Women don't need a Day, they need action
How telling a comment it is on our society when we have an International Day of the Woman every year which produces nothing more than hot air and yet every year the same charade is repeated. A look at the facts should make us hang our heads in shame.
Sixty long years ago, the equality of women was carved into the pages of the UN Charter, yet the trafficking of women and girls continues, women are disproportionately represented in the poorer sectors of society and those infected with HIV/AIDS, women have less opportunities in education in some countries and women's participation in government and decision-making processes is lower than that of men on a worldwide scale.
The Beijing Conference in 1995 highlighted the areas in which women were most vulnerable, calling for gender equality. Ten years on, what have we achieved? Noeleen Heyzer, Executive Director of the UN Development Fund for Women, declared recently that "It is still a woman's face we see when we speak of poverty, of HIV/AIDS, of violent conflict and social upheaval, of trafficking in human beings". Rachel Mayanja, Special Advisor to Kofi Annan on Gender Issues and the Advancement of Women, adds that "gender inequality is deeply entrenched in policies, legislation, attitudes, traditions and societal institutions".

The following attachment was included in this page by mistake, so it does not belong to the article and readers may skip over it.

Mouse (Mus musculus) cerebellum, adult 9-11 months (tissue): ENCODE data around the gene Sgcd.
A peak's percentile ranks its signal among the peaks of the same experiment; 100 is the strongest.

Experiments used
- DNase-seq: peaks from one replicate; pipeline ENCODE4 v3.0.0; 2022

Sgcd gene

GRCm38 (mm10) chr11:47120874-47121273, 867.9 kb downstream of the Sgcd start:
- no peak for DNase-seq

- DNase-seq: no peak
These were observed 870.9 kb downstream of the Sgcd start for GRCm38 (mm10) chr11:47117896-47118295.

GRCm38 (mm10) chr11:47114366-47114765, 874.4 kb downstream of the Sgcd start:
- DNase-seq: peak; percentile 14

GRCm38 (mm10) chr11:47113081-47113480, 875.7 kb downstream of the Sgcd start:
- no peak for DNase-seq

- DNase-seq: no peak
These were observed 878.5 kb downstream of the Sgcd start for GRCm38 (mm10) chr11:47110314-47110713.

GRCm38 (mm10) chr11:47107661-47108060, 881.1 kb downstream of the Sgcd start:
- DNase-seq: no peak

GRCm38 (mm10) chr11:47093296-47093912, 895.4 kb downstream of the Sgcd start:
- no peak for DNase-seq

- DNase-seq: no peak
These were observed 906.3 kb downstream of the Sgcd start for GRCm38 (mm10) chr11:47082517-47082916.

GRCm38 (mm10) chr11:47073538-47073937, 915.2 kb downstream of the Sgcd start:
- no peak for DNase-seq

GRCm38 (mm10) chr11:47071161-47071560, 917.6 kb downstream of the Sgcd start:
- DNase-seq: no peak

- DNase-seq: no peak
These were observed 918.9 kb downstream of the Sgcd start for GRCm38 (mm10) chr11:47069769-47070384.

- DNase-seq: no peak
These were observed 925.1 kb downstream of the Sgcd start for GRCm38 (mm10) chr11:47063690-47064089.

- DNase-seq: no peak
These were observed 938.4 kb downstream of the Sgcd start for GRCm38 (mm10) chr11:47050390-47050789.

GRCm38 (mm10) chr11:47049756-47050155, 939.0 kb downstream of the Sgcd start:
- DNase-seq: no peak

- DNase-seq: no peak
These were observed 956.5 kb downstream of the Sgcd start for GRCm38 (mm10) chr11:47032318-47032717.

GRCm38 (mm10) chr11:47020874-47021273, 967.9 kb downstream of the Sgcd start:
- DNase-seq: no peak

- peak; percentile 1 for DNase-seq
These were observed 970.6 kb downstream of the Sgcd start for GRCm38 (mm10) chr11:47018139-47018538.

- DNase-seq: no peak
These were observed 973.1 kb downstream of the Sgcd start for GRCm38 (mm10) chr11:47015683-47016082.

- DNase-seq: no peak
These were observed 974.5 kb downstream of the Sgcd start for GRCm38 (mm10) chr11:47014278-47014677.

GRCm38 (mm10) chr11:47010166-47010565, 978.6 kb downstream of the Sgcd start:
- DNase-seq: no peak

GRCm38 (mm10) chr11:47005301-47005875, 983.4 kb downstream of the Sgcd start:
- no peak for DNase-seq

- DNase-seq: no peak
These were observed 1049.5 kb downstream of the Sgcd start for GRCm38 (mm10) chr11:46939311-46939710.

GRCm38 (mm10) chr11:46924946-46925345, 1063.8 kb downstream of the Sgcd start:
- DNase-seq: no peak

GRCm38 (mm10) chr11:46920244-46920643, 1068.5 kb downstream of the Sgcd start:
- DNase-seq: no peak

Yet Beijing came 20 years after the first women's conference in Mexico City, the same country which today generates a special UN report on violence against women. Murders, forced prostitution, sexual assaults, domestic violence and gender-based discrimination are all mentioned in the report drawn up by Yakin Erturk, the Special Rapporteur of the UN Commission on Human Rights on violence against women. The report declares that "In the case of conviction, sentences are lenient", adding that there are "allegations that testimonies are sometimes obtained under torture".
Kofi Annan recently pointed out that of the 100 million children of school age out of school, most are girls, who often have to forego an education to become the main bread-winner to support the rest of the family. The boys go to school, move to the city, get a future, while the girls are left behind without any hope and without there being de facto any gender equality whatsoever in the world we live in.
Is today going to mark a real change in attitudes which will in turn produce results, or is it another of those days on which a lot of good words are said, only to be forgotten for another year?